Acoustic analysis: determination of
component frequencies and their intensities.
study of the physical characteristics of speech
sounds. Dependent on the use of instrumental techniques of investigation,
particularly electronics, primarily the sound spectrograph.
Acoustic spectrum: a
graphical representation of a (typically complex)
sound in which amplitude is plotted against frequency. Resulting graph
shows the relative contribution of the overall sound made by every
Acoustics: the scientific
study of sounds and sound waves.
Agent: grammatical term for the
"doer" of an action. In English sentences,
the agent is most often the grammatical subject.
Amplitude: movement of an air
particle from its rest point in a sound
wave; most directly related to the acoustic correlate intensity and the
perceptual correlate loudness.
Auditory perceptual analysis: analysis
based on (human) listener perception.
analysis of speech units larger than the sentence and
of their relationship to the contexts in which they are used.
identification: the use of auditory analysis, acoustic
analysis, and/or computerized techniques to recognize, identify, or
discriminate among human voices in police investigations or courtroom
Formant: component of the
frequency spectrum of speech sounds. The
interactions of the three lowest formants (F1, F2, and F3) are highly
diagnostic, producing the distinctive sound quality of vowels and many
Frequency: the number of
cycles of vocal cord vibration per second as
measured in Hz. Generally speaking, the higher the frequency of a sound
wave, the higher the pitch of the perceived sound.
Haitian Creole: native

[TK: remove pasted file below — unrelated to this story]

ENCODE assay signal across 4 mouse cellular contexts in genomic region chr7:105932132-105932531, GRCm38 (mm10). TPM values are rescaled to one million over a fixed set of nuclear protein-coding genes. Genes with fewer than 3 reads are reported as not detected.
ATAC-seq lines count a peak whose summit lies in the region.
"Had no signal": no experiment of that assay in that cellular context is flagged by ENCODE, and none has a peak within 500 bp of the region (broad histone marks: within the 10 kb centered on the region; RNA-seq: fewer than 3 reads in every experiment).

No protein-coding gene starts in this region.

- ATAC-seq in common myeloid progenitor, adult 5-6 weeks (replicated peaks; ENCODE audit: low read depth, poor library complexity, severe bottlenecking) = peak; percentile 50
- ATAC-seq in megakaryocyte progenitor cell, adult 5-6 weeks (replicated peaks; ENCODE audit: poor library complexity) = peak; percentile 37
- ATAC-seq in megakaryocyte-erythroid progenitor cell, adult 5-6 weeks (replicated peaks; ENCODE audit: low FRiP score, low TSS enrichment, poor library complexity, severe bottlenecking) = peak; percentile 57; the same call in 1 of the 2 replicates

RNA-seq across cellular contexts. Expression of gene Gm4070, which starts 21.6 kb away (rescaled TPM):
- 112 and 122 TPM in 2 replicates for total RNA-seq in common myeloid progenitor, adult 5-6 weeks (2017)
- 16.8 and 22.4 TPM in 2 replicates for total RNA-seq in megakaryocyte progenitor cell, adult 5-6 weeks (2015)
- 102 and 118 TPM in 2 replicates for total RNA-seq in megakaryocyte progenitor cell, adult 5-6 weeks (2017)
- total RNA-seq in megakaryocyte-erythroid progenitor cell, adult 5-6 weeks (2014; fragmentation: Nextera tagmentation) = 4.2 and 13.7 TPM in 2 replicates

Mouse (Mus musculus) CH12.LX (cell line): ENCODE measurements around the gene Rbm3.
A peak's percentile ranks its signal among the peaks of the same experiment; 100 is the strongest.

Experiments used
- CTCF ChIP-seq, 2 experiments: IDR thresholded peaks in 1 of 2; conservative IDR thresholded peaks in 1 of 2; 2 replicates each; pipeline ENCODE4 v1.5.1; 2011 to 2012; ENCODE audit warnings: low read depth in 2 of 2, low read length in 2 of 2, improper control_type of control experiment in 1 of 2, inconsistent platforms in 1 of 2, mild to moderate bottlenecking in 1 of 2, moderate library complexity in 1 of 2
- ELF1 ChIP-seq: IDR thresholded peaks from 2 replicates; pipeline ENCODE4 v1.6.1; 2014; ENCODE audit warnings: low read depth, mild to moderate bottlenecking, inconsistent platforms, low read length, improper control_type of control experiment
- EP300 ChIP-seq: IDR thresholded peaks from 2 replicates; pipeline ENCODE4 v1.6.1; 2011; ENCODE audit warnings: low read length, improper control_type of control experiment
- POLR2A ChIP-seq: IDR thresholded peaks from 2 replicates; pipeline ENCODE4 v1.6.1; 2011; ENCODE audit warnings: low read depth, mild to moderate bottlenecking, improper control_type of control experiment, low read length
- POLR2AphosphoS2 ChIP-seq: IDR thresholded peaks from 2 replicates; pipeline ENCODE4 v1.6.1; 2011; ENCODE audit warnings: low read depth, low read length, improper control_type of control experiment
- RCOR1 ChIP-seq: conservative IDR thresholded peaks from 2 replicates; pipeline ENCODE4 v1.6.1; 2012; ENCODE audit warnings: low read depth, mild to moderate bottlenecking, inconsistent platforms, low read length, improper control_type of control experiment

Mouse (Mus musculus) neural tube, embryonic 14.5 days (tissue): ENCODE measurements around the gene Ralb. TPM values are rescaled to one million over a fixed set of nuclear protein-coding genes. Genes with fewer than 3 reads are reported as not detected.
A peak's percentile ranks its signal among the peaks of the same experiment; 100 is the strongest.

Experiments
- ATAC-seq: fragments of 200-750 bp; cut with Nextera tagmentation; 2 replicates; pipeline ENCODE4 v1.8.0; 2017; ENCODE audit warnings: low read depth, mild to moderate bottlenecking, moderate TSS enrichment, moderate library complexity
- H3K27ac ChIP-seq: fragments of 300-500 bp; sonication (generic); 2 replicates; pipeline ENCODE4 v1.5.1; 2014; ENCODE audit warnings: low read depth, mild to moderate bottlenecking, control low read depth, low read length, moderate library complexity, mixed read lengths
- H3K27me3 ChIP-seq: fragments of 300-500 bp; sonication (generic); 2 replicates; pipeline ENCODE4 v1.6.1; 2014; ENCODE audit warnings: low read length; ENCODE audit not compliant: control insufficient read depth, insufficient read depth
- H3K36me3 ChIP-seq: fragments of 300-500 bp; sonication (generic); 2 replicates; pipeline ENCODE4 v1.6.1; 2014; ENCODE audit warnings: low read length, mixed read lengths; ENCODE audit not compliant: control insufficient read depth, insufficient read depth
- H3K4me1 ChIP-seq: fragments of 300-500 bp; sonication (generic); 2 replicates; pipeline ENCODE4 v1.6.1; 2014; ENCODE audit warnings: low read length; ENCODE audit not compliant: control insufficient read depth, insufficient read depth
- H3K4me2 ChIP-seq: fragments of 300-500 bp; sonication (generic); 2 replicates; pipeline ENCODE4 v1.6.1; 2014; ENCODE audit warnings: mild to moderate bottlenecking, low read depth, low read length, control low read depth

language of some 4 million people in the Caribbean;
primarily French-based with influences from West African languages Wolof,
Mandingo, and Ewe.
Intensity: amount of energy
carried by a sound wave as measured in
decibels; the acoustic correlate of the perceptual-auditory correlate
Modals: auxiliary verbs that
modify the meaning of the main verb by
suggesting possibility, probability, necessity, permission, obligation,
prohibition, or ability. English modals include can, could, may, might,
will, would, shall, should, must, and ought to.
specializing in phonetics (i.e., the study of speech
sound production and perception).
Pitch: perceptual correlate
of the frequency of a sound wave. In general,
the higher the perceived pitch, the higher the frequency.
Prosody: term used to refer
to speech elements such as intonation, pitch,
rate, loudness, rhythm, etc.
Reported speech: a
grammatical construction in which reports are made of
something that was said, written, or thought (e.g., She said she was
home); also called indirect speech.
Speaker identification: the use of
auditory analysis, acoustic analysis,
and/or computerized techniques to recognize, identify, or discriminate
among human voices.
Speaker profiling: the process of
analyzing and identifying the
auditory-perceptual and acoustic characteristics of a given voice sample.
interchangeably to refer to either
(1) the instrument used in acoustic phonetics to provide a visual graph of
acoustic features representing a given utterance or (2) the graph itself.
Tag question: a statement
followed by a type of reduced question (e.g.,
You saw him that day, didn't you?).
Voice comparison: the
comparative analysis of two or more voice samples in
an effort to ascertain whether, and to what extent it is likely, they are
the same speaker.
Voice pitch frequency, also fundamental frequency: refers to the lowest
frequency component in a sound wave.
Definitions provided with the assistance of the following sources:
Campbell, George L. Compendium of the World's Languages.
Colby, Anita (Ed). Thesaurus of Linguistic Indexing Terms (2nd
San Diego, CA: Sociological Abstracts, LLC, 1998.
Crystal, David. CEncyclopedia of Language (2nd ed.).
U Press, 1997.
A Dictionary of Linguistics and Phonetics (4th ed.). Oxford:
McArthur, Tom (Ed). Concise Oxford Companion to the English
Oxford U Press, 1996.
Trask, R. L. A Dictionary of Phonetics and Phonology. London: